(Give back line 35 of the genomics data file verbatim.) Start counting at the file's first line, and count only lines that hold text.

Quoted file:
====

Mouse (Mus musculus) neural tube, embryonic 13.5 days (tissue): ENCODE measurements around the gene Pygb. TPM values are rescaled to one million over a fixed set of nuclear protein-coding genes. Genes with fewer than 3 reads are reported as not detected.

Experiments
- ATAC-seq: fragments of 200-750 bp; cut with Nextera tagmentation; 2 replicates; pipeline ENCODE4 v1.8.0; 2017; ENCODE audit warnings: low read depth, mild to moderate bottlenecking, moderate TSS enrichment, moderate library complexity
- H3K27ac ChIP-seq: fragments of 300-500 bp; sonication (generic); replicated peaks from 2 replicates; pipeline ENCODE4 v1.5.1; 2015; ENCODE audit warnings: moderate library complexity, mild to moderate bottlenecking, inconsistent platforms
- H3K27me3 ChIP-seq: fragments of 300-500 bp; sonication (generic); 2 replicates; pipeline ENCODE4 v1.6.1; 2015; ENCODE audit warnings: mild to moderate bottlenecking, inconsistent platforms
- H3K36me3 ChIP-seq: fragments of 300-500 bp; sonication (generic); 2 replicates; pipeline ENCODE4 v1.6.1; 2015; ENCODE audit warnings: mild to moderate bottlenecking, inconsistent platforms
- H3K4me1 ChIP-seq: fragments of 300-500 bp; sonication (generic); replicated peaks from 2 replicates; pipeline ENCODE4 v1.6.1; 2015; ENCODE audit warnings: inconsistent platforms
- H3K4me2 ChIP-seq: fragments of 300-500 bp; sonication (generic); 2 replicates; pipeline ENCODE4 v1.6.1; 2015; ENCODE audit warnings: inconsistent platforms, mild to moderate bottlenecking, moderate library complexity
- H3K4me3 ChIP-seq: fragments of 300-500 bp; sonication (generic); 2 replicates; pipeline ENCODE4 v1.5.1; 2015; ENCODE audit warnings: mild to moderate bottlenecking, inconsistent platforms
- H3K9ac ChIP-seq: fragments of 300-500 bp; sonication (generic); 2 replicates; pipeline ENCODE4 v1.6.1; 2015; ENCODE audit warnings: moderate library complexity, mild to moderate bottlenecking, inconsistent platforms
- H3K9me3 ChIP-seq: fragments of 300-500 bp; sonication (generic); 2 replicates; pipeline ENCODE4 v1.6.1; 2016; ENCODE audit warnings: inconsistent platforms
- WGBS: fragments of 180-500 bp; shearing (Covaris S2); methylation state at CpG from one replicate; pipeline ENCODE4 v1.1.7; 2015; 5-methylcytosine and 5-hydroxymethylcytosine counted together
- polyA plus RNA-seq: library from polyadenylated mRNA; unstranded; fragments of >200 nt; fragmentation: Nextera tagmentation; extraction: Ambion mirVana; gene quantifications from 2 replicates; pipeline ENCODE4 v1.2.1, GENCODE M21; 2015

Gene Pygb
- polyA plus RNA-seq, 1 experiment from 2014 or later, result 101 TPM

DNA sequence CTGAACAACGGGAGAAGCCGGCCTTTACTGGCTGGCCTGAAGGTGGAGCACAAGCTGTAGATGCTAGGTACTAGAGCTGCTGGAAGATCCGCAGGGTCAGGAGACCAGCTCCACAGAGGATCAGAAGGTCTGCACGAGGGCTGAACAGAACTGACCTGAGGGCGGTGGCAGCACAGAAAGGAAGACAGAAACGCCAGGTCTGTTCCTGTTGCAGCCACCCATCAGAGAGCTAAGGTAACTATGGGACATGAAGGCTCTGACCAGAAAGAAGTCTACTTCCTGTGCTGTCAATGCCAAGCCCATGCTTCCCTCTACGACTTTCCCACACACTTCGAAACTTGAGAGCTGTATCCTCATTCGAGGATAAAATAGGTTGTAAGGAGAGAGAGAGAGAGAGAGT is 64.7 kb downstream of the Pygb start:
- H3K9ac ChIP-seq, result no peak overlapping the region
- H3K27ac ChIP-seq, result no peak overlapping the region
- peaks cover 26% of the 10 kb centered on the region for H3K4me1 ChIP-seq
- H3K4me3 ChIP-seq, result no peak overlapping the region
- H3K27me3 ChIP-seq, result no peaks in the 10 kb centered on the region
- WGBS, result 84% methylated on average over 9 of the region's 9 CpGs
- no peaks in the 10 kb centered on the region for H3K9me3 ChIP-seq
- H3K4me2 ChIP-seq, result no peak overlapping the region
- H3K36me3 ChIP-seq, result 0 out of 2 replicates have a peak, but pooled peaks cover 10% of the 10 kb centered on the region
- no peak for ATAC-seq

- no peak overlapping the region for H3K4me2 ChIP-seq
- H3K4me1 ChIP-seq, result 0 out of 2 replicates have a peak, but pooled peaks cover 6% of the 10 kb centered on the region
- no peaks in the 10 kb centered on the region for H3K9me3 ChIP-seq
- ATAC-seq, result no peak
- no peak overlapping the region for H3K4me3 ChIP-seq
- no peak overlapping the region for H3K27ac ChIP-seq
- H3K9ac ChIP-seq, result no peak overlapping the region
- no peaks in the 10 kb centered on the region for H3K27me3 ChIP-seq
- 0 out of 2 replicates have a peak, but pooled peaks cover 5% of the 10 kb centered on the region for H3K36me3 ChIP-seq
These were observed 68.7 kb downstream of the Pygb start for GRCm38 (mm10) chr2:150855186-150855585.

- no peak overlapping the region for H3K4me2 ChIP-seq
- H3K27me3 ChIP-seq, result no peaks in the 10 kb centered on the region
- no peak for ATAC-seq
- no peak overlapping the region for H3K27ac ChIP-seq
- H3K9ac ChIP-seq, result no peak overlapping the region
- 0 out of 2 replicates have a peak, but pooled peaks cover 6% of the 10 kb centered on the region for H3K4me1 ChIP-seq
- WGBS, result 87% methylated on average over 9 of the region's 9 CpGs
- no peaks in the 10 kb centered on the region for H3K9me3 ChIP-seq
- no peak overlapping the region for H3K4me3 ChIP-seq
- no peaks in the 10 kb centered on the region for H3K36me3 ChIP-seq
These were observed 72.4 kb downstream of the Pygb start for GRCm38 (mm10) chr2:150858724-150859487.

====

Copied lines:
- 0 out of 2 replicates have a peak, but pooled peaks cover 5% of the 10 kb centered on the region for H3K36me3 ChIP-seq